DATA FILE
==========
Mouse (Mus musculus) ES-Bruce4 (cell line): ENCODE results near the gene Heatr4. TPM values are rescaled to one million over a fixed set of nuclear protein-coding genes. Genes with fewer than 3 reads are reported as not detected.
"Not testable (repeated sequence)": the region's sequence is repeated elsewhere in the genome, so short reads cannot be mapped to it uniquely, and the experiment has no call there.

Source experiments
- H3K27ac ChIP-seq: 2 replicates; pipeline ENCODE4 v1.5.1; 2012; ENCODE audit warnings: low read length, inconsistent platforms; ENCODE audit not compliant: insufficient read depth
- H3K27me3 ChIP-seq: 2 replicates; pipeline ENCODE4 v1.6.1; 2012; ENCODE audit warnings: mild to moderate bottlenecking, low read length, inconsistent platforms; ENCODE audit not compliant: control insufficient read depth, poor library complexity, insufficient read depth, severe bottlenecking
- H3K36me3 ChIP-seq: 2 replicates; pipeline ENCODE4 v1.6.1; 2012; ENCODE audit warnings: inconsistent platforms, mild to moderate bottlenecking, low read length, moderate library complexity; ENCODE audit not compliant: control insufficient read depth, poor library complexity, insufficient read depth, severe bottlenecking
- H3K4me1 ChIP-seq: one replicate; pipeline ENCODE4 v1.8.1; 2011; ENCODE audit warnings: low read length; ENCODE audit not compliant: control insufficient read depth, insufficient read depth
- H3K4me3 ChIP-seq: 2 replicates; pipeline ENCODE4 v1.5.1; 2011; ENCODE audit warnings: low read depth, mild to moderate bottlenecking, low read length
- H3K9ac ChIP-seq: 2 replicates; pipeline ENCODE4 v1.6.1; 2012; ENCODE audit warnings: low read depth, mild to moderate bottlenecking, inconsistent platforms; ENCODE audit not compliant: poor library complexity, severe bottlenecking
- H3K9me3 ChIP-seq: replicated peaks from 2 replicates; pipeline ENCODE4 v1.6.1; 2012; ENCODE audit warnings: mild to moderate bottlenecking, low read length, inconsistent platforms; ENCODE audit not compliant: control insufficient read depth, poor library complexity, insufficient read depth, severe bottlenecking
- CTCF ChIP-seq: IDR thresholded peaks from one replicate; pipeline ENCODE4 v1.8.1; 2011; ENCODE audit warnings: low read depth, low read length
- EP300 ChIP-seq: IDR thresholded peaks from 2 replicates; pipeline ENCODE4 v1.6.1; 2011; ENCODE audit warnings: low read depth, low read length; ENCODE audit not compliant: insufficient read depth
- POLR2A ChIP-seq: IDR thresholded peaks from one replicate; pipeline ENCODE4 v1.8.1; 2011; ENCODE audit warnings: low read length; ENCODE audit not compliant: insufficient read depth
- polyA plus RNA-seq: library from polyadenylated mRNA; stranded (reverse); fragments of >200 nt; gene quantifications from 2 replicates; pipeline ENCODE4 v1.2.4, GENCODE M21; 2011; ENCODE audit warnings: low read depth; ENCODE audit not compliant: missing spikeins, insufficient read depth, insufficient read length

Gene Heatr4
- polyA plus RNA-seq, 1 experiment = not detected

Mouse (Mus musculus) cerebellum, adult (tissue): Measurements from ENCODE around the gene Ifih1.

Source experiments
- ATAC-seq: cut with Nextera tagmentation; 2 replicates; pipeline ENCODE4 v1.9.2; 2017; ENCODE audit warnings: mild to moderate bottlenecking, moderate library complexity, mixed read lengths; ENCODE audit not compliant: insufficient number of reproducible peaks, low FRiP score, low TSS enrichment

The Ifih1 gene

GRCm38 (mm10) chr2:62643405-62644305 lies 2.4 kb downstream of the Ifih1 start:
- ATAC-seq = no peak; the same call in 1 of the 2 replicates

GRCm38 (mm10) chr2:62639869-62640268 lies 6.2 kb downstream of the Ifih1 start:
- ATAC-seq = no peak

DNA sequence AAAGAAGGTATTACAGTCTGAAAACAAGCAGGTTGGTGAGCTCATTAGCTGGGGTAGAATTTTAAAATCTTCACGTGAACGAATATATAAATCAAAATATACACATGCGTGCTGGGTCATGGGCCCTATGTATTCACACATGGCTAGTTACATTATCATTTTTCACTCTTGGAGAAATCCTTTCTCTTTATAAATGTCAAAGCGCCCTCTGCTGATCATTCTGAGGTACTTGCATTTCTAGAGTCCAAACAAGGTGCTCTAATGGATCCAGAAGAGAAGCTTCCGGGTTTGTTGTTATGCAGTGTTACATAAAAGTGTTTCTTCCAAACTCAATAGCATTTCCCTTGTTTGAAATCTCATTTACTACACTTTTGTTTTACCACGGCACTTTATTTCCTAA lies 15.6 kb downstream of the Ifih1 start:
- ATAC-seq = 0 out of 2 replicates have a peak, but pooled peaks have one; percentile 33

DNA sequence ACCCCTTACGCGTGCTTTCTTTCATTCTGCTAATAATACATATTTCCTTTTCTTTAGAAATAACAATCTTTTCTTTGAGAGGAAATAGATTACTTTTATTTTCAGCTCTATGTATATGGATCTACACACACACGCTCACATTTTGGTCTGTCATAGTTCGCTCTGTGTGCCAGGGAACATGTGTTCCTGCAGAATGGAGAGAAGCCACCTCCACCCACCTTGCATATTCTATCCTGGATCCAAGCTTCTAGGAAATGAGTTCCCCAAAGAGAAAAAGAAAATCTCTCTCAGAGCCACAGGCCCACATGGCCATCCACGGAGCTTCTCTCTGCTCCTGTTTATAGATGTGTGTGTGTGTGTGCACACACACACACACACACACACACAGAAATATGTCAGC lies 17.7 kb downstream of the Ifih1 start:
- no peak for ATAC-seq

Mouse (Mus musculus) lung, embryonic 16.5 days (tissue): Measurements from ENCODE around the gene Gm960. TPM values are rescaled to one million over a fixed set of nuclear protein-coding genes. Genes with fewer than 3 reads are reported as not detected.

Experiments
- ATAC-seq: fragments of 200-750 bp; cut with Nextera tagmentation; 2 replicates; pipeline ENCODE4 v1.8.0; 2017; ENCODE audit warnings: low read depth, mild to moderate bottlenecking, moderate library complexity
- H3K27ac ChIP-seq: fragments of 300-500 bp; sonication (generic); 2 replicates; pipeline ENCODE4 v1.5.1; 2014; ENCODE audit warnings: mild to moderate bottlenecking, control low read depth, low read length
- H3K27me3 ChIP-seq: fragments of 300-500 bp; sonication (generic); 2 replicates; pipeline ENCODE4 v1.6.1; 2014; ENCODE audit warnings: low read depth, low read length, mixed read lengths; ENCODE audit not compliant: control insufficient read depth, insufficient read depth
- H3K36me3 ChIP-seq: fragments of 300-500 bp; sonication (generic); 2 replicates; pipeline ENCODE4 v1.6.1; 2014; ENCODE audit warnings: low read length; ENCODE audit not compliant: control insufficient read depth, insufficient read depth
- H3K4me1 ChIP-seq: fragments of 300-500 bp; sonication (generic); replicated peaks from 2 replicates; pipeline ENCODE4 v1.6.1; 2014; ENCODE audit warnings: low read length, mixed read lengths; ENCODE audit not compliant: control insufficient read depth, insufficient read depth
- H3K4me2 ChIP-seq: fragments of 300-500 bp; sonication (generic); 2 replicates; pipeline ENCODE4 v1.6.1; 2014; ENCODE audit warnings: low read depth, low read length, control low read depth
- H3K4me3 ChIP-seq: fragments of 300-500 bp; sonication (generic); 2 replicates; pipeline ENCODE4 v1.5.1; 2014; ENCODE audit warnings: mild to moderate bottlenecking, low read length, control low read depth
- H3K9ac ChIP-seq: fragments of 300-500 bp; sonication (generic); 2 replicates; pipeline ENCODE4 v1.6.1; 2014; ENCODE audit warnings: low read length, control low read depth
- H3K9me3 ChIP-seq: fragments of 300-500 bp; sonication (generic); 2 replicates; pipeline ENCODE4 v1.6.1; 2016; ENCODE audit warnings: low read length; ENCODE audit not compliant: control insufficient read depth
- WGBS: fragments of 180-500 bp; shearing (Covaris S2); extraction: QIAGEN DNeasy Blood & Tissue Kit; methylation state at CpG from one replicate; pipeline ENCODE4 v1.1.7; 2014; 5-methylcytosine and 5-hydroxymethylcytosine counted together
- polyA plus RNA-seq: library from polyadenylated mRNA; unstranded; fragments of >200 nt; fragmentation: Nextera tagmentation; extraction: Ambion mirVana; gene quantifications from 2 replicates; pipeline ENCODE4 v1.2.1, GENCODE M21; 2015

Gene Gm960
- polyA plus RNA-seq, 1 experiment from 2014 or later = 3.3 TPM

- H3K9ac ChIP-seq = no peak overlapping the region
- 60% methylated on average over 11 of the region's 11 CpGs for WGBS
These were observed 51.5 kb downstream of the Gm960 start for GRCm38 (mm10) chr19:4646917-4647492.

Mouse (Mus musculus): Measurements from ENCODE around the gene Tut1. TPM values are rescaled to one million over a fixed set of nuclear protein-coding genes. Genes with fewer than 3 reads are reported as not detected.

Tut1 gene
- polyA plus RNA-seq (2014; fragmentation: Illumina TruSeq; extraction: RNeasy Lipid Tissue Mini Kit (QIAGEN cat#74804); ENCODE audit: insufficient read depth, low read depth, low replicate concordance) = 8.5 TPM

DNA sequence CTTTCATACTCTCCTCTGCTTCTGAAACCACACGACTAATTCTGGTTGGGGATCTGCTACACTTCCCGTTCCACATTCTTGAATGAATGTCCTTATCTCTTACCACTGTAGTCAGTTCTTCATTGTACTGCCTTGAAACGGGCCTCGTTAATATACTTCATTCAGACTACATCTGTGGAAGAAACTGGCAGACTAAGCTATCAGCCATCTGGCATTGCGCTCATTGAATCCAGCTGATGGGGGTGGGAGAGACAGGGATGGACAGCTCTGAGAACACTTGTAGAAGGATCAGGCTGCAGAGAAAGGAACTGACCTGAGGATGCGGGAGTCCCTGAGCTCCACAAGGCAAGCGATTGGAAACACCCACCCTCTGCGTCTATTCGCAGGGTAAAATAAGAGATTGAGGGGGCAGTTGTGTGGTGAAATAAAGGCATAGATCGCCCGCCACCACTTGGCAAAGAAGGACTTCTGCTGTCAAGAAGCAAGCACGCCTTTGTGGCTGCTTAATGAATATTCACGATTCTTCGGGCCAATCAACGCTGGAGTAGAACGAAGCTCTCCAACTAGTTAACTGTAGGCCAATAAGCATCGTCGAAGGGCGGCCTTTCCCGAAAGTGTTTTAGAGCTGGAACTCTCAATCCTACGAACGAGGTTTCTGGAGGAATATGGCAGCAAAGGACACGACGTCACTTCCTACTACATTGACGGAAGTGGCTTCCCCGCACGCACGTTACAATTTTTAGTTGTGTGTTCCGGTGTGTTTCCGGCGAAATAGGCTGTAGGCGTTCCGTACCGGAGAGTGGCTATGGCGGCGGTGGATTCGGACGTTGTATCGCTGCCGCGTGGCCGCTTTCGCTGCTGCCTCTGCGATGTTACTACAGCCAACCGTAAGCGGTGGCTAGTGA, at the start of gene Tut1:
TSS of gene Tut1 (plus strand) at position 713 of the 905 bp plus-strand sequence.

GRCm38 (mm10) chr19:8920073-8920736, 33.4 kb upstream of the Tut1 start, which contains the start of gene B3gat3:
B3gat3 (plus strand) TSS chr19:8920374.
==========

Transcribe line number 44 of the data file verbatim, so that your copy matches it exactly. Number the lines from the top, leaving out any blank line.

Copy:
- H3K9ac ChIP-seq = no peak overlapping the region